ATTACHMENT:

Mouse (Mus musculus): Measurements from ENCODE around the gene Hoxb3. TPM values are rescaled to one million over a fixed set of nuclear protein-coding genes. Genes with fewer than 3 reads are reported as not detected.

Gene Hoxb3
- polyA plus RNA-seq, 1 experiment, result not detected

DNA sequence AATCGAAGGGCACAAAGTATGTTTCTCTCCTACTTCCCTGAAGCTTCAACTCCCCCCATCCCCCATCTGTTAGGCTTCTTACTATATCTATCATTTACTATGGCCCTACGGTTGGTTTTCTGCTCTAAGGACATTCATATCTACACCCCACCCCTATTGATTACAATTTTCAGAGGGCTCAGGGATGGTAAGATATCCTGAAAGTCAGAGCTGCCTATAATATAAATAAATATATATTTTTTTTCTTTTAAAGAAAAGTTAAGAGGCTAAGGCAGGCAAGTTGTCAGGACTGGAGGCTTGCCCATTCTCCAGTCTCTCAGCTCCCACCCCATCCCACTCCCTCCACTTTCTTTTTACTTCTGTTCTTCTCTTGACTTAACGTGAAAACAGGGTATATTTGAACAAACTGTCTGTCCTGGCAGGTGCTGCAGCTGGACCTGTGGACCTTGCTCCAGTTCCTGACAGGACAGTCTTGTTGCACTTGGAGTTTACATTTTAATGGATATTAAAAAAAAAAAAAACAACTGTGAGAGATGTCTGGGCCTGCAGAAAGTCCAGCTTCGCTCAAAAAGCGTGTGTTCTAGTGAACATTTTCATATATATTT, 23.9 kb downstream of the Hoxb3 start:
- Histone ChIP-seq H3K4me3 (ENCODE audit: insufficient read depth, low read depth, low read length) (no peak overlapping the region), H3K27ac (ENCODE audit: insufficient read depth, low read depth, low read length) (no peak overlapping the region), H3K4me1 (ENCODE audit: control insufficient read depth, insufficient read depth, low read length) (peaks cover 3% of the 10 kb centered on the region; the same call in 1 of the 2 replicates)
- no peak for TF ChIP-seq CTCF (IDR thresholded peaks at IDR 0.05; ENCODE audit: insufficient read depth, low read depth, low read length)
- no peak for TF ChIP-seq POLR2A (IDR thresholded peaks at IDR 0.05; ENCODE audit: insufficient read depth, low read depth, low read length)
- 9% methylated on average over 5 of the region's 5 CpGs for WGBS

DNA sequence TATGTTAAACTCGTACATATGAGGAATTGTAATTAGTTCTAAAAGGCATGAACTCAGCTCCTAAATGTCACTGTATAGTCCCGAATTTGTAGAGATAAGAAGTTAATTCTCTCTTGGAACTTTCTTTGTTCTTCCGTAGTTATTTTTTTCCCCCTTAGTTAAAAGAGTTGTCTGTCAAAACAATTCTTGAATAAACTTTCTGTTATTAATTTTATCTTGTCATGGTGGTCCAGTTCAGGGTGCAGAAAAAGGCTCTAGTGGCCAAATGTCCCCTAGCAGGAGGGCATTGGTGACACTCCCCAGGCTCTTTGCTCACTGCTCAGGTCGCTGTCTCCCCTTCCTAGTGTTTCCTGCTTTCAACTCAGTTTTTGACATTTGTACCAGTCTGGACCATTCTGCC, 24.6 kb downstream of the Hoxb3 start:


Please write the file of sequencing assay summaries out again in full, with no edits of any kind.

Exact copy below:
Mouse (Mus musculus): Measurements from ENCODE around the gene Hoxb3. TPM values are rescaled to one million over a fixed set of nuclear protein-coding genes. Genes with fewer than 3 reads are reported as not detected.

Gene Hoxb3
- polyA plus RNA-seq, 1 experiment, result not detected

DNA sequence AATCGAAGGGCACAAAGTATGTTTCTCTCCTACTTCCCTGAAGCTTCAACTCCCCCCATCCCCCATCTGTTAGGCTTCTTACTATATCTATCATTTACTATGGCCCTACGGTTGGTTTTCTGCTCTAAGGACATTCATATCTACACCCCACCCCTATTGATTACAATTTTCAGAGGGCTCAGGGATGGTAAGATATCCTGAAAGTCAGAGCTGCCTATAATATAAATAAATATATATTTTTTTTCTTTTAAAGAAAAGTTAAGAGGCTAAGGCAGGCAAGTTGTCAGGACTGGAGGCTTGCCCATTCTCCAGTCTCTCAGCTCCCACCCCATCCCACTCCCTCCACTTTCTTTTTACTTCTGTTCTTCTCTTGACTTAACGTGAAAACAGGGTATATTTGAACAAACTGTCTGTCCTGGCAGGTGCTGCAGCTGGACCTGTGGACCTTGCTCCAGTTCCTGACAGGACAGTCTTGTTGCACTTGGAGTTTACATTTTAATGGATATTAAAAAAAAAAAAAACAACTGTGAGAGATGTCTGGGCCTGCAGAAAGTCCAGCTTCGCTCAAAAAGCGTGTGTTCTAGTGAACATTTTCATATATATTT, 23.9 kb downstream of the Hoxb3 start:
- Histone ChIP-seq H3K4me3 (ENCODE audit: insufficient read depth, low read depth, low read length) (no peak overlapping the region), H3K27ac (ENCODE audit: insufficient read depth, low read depth, low read length) (no peak overlapping the region), H3K4me1 (ENCODE audit: control insufficient read depth, insufficient read depth, low read length) (peaks cover 3% of the 10 kb centered on the region; the same call in 1 of the 2 replicates)
- no peak for TF ChIP-seq CTCF (IDR thresholded peaks at IDR 0.05; ENCODE audit: insufficient read depth, low read depth, low read length)
- no peak for TF ChIP-seq POLR2A (IDR thresholded peaks at IDR 0.05; ENCODE audit: insufficient read depth, low read depth, low read length)
- 9% methylated on average over 5 of the region's 5 CpGs for WGBS

DNA sequence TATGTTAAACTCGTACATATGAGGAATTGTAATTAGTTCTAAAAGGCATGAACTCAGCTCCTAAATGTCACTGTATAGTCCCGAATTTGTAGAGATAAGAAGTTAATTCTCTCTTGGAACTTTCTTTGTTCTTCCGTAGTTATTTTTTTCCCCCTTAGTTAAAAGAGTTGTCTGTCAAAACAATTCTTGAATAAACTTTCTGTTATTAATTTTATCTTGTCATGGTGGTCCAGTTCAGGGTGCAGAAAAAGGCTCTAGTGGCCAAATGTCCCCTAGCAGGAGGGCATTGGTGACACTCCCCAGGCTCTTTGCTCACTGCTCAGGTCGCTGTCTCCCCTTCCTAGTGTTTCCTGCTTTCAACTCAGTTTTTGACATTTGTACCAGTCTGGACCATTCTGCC, 24.6 kb downstream of the Hoxb3 start: